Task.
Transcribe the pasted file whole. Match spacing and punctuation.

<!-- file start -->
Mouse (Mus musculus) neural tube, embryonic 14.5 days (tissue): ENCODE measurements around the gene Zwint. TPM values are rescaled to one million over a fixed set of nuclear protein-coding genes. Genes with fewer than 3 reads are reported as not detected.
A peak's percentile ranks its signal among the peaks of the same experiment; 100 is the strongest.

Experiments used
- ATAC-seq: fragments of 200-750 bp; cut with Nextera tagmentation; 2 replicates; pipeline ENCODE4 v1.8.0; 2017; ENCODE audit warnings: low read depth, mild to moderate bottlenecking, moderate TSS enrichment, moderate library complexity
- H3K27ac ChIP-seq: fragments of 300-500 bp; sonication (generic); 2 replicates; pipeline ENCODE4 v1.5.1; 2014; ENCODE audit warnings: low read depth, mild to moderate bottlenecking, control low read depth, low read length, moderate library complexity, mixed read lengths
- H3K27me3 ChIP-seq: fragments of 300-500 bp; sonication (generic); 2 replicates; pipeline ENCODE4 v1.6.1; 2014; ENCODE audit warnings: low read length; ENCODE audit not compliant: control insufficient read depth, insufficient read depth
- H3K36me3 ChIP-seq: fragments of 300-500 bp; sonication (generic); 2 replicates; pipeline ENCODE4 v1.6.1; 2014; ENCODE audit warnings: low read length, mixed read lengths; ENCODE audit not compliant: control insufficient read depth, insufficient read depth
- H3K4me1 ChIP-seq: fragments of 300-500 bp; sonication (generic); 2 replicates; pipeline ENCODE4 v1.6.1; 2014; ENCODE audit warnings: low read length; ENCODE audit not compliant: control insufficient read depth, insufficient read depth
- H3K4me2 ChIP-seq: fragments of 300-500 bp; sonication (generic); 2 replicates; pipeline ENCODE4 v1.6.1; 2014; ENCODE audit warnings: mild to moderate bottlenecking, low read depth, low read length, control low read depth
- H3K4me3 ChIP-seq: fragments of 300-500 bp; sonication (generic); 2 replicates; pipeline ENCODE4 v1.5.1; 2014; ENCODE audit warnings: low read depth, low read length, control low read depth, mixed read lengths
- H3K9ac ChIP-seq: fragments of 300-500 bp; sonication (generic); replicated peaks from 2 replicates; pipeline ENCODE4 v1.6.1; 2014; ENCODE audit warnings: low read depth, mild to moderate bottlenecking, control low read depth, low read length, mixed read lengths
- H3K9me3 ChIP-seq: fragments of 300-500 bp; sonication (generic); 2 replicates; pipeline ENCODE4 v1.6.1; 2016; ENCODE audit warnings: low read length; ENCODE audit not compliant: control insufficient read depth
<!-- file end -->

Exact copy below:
Mouse (Mus musculus) neural tube, embryonic 14.5 days (tissue): ENCODE measurements around the gene Zwint. TPM values are rescaled to one million over a fixed set of nuclear protein-coding genes. Genes with fewer than 3 reads are reported as not detected.
A peak's percentile ranks its signal among the peaks of the same experiment; 100 is the strongest.

Experiments used
- ATAC-seq: fragments of 200-750 bp; cut with Nextera tagmentation; 2 replicates; pipeline ENCODE4 v1.8.0; 2017; ENCODE audit warnings: low read depth, mild to moderate bottlenecking, moderate TSS enrichment, moderate library complexity
- H3K27ac ChIP-seq: fragments of 300-500 bp; sonication (generic); 2 replicates; pipeline ENCODE4 v1.5.1; 2014; ENCODE audit warnings: low read depth, mild to moderate bottlenecking, control low read depth, low read length, moderate library complexity, mixed read lengths
- H3K27me3 ChIP-seq: fragments of 300-500 bp; sonication (generic); 2 replicates; pipeline ENCODE4 v1.6.1; 2014; ENCODE audit warnings: low read length; ENCODE audit not compliant: control insufficient read depth, insufficient read depth
- H3K36me3 ChIP-seq: fragments of 300-500 bp; sonication (generic); 2 replicates; pipeline ENCODE4 v1.6.1; 2014; ENCODE audit warnings: low read length, mixed read lengths; ENCODE audit not compliant: control insufficient read depth, insufficient read depth
- H3K4me1 ChIP-seq: fragments of 300-500 bp; sonication (generic); 2 replicates; pipeline ENCODE4 v1.6.1; 2014; ENCODE audit warnings: low read length; ENCODE audit not compliant: control insufficient read depth, insufficient read depth
- H3K4me2 ChIP-seq: fragments of 300-500 bp; sonication (generic); 2 replicates; pipeline ENCODE4 v1.6.1; 2014; ENCODE audit warnings: mild to moderate bottlenecking, low read depth, low read length, control low read depth
- H3K4me3 ChIP-seq: fragments of 300-500 bp; sonication (generic); 2 replicates; pipeline ENCODE4 v1.5.1; 2014; ENCODE audit warnings: low read depth, low read length, control low read depth, mixed read lengths
- H3K9ac ChIP-seq: fragments of 300-500 bp; sonication (generic); replicated peaks from 2 replicates; pipeline ENCODE4 v1.6.1; 2014; ENCODE audit warnings: low read depth, mild to moderate bottlenecking, control low read depth, low read length, mixed read lengths
- H3K9me3 ChIP-seq: fragments of 300-500 bp; sonication (generic); 2 replicates; pipeline ENCODE4 v1.6.1; 2016; ENCODE audit warnings: low read length; ENCODE audit not compliant: control insufficient read depth